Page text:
No Friend Like a Sister: Exploring the Relationships between Sisters
"It was such a close relationship, like best friends really and we'd tell each other just about everything. Sometimes I think if it came to the crunch to choose between my husband and my sisters I don't know which I'd choose."
The relationships between sisters are little documented and, as a consequence, can be an invisible area of womens lives. Traditional models for analysis of family relationships have largely neglected the sister bond, defining sisterly affection purely in terms of obligation and expectation. No Friend Like a Sister begins with the premise that we need a new method of approaching and exploring the sister relationship.
This process began with a series of in-depth discussions with several small groups of women all of whom had at least one sister. This was then followed up with individual interviews with 48 women, ranging in age from 20 to 91 years. These interviews encompass both the highs and the lows of the relationship and span a wide range of issues, from the death of a parent to the expectations of mutuality and reciprocity; from facing the repercussions of sexual abuse to issues of communication and contact. Even in a painful or negative relationship, sisters are reluctant to ever completely sever the tie.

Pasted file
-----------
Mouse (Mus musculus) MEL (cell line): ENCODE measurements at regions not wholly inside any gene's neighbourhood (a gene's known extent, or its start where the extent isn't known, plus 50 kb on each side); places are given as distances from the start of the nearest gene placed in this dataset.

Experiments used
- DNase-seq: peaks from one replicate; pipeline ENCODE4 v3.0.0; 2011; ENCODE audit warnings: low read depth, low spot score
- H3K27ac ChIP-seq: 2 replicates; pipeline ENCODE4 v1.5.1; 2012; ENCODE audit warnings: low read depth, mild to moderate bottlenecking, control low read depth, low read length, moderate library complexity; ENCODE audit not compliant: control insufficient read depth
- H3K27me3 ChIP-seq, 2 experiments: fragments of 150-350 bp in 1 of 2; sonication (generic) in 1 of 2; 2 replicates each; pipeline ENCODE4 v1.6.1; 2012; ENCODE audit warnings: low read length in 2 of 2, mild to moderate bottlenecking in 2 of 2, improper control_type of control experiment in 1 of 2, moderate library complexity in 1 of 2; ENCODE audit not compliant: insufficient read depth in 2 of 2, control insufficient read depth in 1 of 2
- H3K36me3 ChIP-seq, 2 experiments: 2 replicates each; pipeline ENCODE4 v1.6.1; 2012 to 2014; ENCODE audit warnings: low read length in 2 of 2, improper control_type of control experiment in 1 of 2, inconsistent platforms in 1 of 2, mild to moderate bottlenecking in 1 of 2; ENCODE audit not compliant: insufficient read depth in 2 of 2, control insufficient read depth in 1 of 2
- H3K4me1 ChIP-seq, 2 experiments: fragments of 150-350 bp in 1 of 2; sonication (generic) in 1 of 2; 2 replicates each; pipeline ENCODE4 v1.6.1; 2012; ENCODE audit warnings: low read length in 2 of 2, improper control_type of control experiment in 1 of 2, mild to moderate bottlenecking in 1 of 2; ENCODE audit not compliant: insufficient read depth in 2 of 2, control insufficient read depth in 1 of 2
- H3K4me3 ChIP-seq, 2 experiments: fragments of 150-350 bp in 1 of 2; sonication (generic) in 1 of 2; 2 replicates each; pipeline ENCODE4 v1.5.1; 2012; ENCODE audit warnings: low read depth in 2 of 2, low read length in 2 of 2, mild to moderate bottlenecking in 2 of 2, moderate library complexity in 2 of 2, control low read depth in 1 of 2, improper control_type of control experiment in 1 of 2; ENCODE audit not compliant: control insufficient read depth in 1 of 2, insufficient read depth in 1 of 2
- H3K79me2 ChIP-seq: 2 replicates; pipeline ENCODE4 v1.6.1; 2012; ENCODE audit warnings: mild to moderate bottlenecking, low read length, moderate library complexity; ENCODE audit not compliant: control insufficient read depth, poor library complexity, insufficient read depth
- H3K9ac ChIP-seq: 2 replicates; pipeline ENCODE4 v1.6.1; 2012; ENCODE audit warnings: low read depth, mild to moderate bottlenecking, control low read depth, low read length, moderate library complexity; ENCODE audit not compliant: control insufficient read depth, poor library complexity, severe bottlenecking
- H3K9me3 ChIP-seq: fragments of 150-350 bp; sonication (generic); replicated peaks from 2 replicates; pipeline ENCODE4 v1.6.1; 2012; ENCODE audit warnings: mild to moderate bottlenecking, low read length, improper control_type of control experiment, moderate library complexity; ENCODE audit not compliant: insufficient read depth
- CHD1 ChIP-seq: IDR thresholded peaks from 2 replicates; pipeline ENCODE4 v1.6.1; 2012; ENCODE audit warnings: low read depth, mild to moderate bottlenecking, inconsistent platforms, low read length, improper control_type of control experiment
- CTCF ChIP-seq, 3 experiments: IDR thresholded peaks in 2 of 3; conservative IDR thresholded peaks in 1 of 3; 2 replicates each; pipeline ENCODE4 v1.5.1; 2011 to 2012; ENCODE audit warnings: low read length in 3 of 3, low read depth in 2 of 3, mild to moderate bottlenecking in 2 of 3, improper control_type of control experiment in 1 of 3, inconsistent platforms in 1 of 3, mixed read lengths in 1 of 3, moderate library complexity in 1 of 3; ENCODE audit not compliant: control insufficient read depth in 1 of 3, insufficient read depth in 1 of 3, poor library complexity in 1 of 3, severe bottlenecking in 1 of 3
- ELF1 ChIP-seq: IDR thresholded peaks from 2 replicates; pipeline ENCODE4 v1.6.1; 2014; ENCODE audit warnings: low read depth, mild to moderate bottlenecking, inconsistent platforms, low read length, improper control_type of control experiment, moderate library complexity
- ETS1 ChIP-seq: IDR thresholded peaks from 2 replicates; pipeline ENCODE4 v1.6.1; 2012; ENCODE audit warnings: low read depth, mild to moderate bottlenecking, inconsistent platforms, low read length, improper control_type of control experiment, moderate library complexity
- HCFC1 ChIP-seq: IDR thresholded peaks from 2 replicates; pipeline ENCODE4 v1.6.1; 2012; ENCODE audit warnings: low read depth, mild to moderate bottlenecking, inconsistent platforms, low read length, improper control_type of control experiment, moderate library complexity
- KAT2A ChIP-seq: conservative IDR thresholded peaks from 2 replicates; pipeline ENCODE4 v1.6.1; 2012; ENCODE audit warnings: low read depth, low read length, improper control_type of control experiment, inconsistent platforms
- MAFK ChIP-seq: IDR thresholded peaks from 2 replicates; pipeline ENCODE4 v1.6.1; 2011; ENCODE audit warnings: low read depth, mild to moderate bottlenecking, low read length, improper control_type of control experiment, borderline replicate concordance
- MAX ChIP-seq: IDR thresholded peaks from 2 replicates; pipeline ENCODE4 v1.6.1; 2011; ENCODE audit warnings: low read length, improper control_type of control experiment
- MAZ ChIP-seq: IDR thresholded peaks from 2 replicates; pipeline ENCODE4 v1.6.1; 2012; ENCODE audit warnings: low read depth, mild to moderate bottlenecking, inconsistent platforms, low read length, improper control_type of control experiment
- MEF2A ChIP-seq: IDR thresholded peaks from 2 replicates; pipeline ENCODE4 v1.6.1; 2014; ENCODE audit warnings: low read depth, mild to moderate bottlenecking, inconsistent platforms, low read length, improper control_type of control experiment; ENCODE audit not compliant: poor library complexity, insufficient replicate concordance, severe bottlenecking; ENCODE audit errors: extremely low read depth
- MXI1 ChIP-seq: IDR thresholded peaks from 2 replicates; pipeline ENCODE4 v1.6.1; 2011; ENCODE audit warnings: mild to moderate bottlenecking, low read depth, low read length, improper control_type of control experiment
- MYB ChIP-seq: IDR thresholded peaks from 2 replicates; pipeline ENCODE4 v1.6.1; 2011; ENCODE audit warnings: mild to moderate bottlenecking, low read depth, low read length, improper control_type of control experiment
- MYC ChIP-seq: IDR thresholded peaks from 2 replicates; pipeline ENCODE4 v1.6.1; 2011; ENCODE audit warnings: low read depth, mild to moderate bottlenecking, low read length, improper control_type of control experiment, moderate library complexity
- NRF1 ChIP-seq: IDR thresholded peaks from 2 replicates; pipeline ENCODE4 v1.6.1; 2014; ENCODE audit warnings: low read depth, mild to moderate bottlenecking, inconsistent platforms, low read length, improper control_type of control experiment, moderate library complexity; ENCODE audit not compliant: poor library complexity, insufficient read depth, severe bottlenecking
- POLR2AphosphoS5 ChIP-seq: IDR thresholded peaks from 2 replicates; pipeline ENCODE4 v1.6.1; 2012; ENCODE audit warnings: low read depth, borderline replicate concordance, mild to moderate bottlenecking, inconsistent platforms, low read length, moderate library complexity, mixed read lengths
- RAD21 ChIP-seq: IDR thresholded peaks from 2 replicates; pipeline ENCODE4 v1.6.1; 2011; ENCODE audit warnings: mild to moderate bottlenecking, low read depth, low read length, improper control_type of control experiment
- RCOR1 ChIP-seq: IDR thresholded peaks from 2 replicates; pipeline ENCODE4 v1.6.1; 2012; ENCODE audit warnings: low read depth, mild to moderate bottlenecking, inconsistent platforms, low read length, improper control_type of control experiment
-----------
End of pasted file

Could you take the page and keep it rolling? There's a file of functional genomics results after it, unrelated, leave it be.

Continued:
No Friend Like a Sister uses this material to explore the characteristics of the sister relationship, to ask what sets it apart from friendship and from other family relationships. The discussions and interviews offer a rich and often moving resource of information, experience and opinion, and ultimately a valuable insight into the unique relationship between sisters.
"No one will ever have the same closeness to you as your sister has, purely because, as you get older, they remember things no one else can. Theyre remembering the same things and theres a common background. You may have very close friends but nothing like a sister."
Jenny Neale is the Deputy Dean in the Faculty of Humanities and Social Sciences, and Director of the MA (Applied) in Social Science Research at Victoria University.